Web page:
Handling Hard Days

Nobody likes Mondays. I think that is pretty much established across the board. After a weekend of rest, it seems like everything that can go wrong will go wrong on a Monday. The problems that a long Monday present are so cliche at this point that we actually have t-shirts now that chronicle their pain. 

Yet, what if Monday was just a mindset and could be avoided? Now, wait…. Before you all start picking up the stones that you want to lob at my head, think about it. What is it that makes Monday so hard? Unless you worked the weekend, your defenses are down. You’ve been resting and might not be prepared for the trials of a workday.

For that matter, what about all hard days? Is there a way to be prepared for when those days hit so that the toll it takes on our mind is lessened? Angel Chernoff seems to think so and unpacks it completely in her article on the 5 hard things that we can do for ourselves on hard days.


5 Hard Things You Need to Start Doing for Yourself on Hard Days

5 Hard Things You Need to Do for Yourself on Hard Days

On particularly hard days when I feel that I can’t endure, I remind myself that my track record for getting through hard days is 100% so far.

And, I remind myself that hard days are necessary, to live through and to learn from.  The hardest days make us who we are, inside and out.  This can be difficult to grasp at first…

So many of us are afraid of ourselves, of our own truth, and our feelings most of all.  We talk about how great the concepts of life and love and passion are, but then we subconsciously hide from them every day.  We hide from our truest feelings.  Because the truth is, life and love and passion all hurt sometimes, and the feelings this pain brings disturbs us.

We are taught at an early age that pain is evil and harmful.  Yet, how can we ever deal with real life and true love and passionate work if we’re afraid to feel what we really feel?  We need to feel pain, just as we need to feel alive and loved and driven.  Pain is meant to wake us up, yet we try to hide from it.  Realize this!  Pain is something to carry willingly, just like good sense.  Because you can only learn how strong you are in every important area of your life when being strong is the only choice you have.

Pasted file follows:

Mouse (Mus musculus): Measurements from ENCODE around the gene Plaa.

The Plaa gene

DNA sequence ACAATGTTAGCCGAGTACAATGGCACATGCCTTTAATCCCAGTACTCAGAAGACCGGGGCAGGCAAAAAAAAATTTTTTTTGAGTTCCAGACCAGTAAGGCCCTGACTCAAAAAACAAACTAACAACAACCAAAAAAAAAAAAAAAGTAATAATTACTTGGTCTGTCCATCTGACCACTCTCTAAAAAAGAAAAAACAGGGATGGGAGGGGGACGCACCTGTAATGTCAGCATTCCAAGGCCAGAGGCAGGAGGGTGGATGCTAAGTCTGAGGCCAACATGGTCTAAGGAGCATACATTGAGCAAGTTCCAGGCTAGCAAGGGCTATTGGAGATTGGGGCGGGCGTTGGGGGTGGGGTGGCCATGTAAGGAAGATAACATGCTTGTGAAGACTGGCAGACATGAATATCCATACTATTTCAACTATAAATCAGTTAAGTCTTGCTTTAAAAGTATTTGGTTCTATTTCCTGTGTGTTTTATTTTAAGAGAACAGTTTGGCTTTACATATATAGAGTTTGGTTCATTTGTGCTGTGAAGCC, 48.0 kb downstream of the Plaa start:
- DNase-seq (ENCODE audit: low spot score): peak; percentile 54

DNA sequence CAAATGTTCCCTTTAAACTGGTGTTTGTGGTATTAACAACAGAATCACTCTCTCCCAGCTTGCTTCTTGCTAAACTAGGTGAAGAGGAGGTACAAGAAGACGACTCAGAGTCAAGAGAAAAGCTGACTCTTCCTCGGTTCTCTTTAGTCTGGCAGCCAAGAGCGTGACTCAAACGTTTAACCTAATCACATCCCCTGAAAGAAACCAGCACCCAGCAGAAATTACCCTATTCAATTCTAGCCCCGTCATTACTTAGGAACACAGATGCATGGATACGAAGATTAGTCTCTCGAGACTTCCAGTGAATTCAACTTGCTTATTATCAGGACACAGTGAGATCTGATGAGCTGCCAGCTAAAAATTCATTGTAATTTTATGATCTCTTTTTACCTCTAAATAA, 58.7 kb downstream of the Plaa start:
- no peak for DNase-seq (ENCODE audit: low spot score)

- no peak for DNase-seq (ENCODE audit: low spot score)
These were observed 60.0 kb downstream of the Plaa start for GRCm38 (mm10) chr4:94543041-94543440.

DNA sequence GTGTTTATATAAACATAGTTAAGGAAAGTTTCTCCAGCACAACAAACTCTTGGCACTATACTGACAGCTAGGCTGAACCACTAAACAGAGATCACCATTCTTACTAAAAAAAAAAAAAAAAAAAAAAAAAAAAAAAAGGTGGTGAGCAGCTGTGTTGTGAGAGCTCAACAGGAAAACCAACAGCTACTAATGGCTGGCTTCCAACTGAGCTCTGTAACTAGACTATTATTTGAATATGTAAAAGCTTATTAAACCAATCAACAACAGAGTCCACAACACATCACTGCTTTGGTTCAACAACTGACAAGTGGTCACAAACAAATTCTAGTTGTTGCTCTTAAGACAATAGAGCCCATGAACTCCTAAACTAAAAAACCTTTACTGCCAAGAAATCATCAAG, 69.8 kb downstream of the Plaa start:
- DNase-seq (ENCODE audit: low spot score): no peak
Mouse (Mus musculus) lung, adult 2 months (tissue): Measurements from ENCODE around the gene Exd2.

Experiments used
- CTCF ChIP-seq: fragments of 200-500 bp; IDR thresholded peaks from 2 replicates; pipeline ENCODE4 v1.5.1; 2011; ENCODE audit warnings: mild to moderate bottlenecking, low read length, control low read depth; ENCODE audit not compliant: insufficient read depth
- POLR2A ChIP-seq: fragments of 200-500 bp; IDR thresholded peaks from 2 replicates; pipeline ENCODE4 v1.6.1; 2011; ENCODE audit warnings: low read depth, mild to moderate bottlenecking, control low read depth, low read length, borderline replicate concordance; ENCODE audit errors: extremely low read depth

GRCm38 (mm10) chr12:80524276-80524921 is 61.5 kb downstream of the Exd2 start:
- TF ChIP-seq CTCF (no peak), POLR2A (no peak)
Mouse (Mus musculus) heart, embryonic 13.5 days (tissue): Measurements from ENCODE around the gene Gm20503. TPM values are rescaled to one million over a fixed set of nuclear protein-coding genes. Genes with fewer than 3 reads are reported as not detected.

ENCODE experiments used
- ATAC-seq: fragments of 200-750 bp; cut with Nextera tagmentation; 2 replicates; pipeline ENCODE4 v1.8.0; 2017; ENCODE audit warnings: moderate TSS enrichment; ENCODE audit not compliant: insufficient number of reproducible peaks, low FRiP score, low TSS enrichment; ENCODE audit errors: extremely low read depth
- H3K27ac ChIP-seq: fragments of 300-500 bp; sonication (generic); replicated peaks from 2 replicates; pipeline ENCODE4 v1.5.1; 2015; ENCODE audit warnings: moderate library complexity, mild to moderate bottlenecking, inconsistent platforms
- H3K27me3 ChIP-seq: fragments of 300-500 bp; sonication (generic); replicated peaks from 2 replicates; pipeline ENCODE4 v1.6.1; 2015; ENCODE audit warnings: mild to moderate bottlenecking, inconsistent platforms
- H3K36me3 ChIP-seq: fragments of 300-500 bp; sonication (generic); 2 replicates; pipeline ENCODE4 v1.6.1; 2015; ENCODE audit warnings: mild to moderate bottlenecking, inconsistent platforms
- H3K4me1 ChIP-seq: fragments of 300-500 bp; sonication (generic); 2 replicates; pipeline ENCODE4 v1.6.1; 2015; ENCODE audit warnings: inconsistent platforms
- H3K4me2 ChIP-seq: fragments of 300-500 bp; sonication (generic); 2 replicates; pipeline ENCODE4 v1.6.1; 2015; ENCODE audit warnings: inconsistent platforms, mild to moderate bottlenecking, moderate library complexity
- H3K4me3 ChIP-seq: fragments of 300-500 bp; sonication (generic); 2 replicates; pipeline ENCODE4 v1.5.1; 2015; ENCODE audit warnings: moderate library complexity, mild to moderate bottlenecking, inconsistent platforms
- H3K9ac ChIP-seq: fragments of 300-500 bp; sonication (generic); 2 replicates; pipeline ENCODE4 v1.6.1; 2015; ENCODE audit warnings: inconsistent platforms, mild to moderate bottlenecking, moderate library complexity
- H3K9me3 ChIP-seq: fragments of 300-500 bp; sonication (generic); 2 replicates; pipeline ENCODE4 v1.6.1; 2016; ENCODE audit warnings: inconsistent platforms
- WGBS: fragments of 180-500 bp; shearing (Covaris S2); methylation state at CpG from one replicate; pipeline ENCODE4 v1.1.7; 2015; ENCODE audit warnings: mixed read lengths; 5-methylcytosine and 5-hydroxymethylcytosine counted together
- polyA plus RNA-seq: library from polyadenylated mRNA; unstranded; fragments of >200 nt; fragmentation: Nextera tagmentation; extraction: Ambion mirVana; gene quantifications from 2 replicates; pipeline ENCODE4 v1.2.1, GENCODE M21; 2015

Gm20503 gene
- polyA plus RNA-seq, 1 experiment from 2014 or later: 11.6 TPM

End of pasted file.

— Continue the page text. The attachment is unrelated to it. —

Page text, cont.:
It’s all in how you carry the things that don’t come easy or don’t go your way.  That’s what matters in the end.  You should stand up for your right to feel pain, to endure it, to deal with the hard realities of life and love and work, as you grow into the strongest, wisest, truest version of yourself.

While I’m certain there’s no “one size fits all” list of advice for growing through the pain of hard days, there are some very important general principles that apply to most people who are presently in the trenches.  The points below, then, aren’t universal clarifications, but simple guidelines that will hopefully give you a general starting point for supporting yourself when you need it most.

1.  You need to start shifting your focus.

“I’m exhausted and so very tired of all the anxiety, negativity and stress.  Too often my mind is consumed with draining thoughts, and every muscle in my body seems tense.  It hurts.  I don’t want to feel this way anymore.  I don’t want to feel like I live in a whirlwind of constant pressure and exhaustion.  I don’t want to just ‘get by’ day to day…”

Those are the opening lines of a story an attendee at our Think Better, Live Better conference shared with me (her commentary was recorded live and I’m sharing this with her full permission).  She went on to tell me that expecting negative things to happen has been her way of approaching life.  If you can relate in any way at all, it’s time to revamp your mindset.

Our minds are incredibly powerful.  They can bring us down or lift us up at a moment’s notice.  How we think about things literally changes everything!

Whenever I’m coaching someone who’s struggling in the trenches, I gracefully shift their focus from what they don’t want to what they DO want.  I remind them that what you focus on grows stronger in your life, and that the best time to focus on the positive and take responsibility for your happiness is when you don’t feel like it.  Because that’s when doing so can make the biggest difference.

You may not be responsible for everything that happened to you in the past, or everything that’s happening to you right now, but you need to be responsible for undoing the thinking patterns these circumstances create.

It’s about thinking better so you can ultimately live better.

The key is to understand that no matter what happens, you can choose your response, which dictates pretty much everything that happens next.  Truly, the greatest weapon you have against anxiety, negativity and stress is your ability to choose one present thought over another—to train your mind to make the best of what you’ve got in front of you, even when it’s far less than you expected.